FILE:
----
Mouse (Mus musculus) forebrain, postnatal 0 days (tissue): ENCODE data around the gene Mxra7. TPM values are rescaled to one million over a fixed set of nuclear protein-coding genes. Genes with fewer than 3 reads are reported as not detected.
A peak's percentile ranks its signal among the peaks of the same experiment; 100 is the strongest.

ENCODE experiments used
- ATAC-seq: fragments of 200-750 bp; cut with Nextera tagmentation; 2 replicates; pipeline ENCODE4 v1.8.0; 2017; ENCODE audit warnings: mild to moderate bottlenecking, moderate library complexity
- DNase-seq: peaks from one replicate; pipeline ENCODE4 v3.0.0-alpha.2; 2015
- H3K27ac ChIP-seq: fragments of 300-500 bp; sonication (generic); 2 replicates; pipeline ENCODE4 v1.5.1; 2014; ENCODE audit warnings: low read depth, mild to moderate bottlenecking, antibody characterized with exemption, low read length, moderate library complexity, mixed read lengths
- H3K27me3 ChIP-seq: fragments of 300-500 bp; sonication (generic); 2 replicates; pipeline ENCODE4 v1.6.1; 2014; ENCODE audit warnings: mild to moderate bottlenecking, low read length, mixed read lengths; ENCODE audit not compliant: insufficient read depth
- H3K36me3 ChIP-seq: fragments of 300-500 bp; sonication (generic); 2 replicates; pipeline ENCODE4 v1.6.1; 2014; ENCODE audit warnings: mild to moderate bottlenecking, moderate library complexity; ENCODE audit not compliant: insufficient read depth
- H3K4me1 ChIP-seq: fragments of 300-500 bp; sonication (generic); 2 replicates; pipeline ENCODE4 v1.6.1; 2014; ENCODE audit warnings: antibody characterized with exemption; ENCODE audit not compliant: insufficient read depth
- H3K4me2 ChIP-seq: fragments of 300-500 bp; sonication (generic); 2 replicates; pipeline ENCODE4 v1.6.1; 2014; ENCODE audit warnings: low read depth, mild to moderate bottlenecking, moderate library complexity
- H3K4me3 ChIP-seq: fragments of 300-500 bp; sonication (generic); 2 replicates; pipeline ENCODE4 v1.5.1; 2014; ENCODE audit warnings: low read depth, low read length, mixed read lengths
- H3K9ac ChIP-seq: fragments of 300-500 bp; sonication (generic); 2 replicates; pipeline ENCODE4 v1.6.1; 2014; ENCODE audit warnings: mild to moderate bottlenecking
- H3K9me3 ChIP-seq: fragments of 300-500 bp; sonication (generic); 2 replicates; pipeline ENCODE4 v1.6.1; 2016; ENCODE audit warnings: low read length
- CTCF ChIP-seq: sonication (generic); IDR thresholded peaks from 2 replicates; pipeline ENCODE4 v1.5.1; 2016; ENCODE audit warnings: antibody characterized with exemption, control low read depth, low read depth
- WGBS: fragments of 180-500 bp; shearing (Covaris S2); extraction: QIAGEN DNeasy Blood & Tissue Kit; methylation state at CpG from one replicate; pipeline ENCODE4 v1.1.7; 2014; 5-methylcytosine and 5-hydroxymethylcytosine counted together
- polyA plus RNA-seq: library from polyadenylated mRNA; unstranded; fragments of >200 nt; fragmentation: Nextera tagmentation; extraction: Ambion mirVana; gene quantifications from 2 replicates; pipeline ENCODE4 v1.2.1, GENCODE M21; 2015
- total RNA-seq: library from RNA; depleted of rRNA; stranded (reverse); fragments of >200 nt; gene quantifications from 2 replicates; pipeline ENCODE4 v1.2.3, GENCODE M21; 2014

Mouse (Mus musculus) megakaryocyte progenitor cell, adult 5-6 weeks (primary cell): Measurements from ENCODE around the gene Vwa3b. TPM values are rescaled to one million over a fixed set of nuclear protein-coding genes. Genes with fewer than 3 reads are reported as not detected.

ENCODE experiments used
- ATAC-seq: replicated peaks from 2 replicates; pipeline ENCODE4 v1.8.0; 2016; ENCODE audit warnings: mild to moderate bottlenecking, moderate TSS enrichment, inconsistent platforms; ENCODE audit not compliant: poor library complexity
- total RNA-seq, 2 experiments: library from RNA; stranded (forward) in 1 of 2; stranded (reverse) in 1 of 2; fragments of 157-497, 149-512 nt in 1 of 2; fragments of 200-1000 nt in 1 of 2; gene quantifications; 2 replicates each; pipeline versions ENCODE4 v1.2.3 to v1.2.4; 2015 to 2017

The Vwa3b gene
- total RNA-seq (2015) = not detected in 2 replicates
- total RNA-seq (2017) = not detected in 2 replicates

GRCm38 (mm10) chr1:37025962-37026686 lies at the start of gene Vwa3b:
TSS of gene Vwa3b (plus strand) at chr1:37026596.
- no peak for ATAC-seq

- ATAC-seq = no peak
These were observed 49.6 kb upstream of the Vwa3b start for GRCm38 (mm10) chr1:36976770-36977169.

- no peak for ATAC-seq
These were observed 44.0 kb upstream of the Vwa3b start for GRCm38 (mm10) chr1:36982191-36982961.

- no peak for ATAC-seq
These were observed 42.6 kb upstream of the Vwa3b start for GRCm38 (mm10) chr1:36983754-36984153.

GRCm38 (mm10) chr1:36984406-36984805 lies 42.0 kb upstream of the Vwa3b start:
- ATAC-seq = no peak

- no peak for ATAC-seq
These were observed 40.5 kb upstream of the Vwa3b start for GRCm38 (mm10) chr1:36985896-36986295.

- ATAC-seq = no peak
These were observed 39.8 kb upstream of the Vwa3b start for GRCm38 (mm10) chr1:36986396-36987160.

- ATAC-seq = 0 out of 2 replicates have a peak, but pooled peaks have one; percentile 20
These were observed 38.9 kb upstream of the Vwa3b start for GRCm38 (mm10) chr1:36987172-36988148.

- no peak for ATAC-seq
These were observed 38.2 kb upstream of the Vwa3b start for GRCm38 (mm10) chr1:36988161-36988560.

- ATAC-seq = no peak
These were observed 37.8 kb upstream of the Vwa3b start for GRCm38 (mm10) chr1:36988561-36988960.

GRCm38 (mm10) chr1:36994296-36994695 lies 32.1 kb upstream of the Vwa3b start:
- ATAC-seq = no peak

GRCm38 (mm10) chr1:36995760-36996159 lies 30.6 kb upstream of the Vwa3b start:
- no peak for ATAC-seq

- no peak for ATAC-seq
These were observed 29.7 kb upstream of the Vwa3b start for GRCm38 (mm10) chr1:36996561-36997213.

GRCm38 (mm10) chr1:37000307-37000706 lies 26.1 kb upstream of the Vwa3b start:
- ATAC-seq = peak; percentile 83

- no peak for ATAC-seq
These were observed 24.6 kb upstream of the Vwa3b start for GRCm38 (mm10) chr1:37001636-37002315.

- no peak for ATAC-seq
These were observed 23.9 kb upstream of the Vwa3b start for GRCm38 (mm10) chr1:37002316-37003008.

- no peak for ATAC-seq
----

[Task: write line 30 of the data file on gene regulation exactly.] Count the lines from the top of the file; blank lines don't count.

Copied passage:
- no peak for ATAC-seq